Hoskins, Kehoe lead effort to ask for Chapelle-Nadal resignation
JEFFERSON CITY, Mo. – The Missouri Senate this week managed the votes to censure the embattled Sen. Maria Chappelle-Nadal while falling short of reaching the required numbers to call themselves into session in an attempt to expel her.
But the words of her fellow senators during Wednesday’s veto session expressed the level of seriousness felt about her words regarding her hopes of President Donald Trump’s assassination.
Perhaps no senator expressed those sentiments as well as Senator Denny Hoskins, who delivered a short speech on the Senate floor Wednesday afternoon, discussing the standards expected of each member in the body.
Here’s a transcription of his speech, as well as an audio recording.
“Today we’re here to talk about conduct unbecoming of a state senator. We as elected officials have a higher standard that we have set for ourselves, especially when we’re in the public eye. We have over 175,000 constituents that we represent and we must dot he best job that we can in order to represent them and not lose sight of values.
Mr. President, mistakes were made, but actions do have consequences. Obviously, I have made mistakes in my life as well. I disagreed with many of President Obama’s policies, and if we would have had a President Hillary Clinton, I would have disagreed with many of her policies as well, but I would never have called for their assassination.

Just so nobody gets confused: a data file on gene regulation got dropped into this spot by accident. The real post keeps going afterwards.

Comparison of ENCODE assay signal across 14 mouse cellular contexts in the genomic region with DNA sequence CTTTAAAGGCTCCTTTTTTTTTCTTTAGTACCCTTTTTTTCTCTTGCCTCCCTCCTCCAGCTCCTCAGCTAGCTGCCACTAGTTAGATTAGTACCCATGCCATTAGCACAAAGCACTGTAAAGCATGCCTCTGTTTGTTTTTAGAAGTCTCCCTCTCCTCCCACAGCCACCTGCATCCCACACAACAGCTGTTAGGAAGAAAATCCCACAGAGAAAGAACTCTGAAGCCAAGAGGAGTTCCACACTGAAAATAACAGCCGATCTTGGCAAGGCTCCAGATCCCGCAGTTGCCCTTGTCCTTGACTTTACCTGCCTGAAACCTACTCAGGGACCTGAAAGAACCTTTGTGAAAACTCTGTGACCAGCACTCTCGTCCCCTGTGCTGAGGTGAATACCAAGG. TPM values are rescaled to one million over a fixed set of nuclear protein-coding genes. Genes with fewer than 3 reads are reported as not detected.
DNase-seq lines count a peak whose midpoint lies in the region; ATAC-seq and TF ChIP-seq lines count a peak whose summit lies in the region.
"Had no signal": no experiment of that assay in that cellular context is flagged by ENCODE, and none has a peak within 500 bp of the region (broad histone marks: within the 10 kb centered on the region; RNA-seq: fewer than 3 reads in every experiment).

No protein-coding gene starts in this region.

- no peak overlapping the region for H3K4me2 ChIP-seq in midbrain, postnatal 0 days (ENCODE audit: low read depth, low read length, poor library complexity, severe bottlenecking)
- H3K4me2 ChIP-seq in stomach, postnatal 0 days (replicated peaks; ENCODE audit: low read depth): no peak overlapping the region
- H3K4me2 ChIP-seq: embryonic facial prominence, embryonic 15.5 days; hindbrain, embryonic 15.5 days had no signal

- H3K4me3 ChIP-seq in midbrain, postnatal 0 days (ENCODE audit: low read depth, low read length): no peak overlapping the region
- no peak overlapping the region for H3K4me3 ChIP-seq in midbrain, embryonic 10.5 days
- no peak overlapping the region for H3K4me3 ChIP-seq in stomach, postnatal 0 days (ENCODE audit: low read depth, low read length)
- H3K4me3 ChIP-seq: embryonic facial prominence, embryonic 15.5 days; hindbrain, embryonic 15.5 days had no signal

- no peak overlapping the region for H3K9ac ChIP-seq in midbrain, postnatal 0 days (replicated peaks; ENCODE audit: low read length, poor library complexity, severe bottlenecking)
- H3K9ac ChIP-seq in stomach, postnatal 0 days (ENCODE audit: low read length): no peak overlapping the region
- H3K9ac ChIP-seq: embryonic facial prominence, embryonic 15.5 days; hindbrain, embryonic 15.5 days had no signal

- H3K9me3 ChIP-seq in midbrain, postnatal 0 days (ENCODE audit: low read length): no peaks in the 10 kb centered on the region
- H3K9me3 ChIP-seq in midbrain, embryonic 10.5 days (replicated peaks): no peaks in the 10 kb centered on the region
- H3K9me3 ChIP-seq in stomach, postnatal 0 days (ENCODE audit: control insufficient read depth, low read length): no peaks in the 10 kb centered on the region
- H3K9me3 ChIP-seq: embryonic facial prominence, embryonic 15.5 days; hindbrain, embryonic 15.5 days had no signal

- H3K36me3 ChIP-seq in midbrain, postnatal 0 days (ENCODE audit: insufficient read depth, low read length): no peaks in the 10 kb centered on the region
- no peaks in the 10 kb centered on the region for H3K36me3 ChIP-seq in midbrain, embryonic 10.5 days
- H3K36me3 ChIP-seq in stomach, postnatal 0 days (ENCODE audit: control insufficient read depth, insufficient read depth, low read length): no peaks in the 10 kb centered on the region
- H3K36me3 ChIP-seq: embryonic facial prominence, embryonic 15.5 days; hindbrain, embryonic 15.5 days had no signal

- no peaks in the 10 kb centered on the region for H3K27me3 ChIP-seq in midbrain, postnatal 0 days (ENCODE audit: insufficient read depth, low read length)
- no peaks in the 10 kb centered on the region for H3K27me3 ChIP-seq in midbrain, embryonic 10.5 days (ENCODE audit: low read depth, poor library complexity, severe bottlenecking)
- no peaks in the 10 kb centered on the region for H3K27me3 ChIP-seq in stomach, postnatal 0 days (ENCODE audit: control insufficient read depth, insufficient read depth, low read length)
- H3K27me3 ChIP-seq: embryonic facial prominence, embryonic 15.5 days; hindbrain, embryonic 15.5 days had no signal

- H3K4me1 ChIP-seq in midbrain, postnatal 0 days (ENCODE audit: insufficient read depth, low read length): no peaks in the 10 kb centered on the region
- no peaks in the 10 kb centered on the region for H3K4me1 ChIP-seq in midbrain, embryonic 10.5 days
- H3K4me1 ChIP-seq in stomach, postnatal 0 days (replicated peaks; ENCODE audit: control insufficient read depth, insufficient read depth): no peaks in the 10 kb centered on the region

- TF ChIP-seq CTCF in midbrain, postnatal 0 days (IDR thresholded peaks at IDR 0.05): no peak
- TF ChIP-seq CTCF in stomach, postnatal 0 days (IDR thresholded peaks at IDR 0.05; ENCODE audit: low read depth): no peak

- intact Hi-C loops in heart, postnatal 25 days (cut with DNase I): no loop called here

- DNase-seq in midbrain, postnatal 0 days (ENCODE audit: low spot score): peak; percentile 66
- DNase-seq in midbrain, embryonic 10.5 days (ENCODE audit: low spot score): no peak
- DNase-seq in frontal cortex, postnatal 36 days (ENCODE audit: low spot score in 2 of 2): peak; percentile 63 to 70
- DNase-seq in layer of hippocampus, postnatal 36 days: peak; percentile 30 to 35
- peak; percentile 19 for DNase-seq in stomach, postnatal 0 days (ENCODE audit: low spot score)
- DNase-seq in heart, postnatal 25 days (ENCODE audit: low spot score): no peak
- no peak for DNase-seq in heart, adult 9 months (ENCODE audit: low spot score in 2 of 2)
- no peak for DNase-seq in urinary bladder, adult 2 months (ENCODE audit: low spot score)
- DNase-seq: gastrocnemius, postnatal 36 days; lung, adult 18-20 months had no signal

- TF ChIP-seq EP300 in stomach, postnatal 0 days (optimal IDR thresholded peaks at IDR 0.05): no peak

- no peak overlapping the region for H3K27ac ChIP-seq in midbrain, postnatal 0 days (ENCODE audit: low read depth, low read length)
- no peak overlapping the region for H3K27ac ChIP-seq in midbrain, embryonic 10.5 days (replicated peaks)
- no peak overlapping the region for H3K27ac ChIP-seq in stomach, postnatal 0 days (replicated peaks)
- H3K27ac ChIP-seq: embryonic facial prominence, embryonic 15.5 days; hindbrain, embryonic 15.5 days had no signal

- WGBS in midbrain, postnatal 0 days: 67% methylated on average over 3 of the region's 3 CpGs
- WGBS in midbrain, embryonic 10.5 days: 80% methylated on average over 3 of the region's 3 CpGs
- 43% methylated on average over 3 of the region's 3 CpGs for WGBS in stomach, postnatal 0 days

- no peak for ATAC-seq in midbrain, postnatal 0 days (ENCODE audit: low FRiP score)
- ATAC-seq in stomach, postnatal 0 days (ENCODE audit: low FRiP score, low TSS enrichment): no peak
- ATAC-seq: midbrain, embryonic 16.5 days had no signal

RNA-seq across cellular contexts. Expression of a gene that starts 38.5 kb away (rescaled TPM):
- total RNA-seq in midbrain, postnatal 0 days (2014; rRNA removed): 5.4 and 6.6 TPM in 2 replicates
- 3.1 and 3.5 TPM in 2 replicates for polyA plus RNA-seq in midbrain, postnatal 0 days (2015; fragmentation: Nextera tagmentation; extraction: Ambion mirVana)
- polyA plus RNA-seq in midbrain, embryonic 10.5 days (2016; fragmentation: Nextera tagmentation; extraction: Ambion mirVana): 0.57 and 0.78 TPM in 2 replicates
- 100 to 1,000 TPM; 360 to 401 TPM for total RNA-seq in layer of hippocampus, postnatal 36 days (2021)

What if the senator from St. Louis County, District 14 had called for my assassination because I had voted a particular way on a bill? What if a senator had called for the assassination of my wife? What if a senator called for the assassination of my children? What if a state senator had called for the assassination of their opponent in an election? Would that be right? Again, Mr. President, I think that we have to hold ourselves to a higher standard.
I supported expulsion and I signed this resolution in order to bring us into special session to discuss expulsion for the senator and disciplinary actions for the senator from St. Louis County. Unfortunately, it appears that we do not have the required 26 bipartisan votes to go into special session.
The response from my constituency has been overwhelming. Whether I’m at church, whether I’m at a high school football game, putting gas in my car, or at the grocery store, they have overwhelmingly asked me what I am doing about the state senator from St. Louis County that called for the assassination of President Trump.
Therefore, I stand here today on behalf of my 175,000+ constituents and respectfully ask the senator from St. Louis County to resign from her position as state senator for her actions.”
Sen. Bill Eigel also rose to question Sen. Chappelle-Nadal about why she hadn’t answered the call to resign and cautioned her against any further actions of a nature that could require further discipline. Here’s a clip of their exchange.
But Sen. Mike Kehoe was the one to deliver the motion, giving an equally impressive account of why the censure was needed.
“At a time in our country where there are some rough spots that we’ve experienced, hatred on either side of the debate is not welcome in policy discussions,” Kehoe stated while introducing the resolution. “I would ask my colleagues to consider this resolution and adopt it as it has presented.”
Here’s a clip of his motion, as well as his inquiry of Sen. President Pro Tem Ron Richard, who broke protocol and used Sen. Chappelle Nadal’s name on the floor.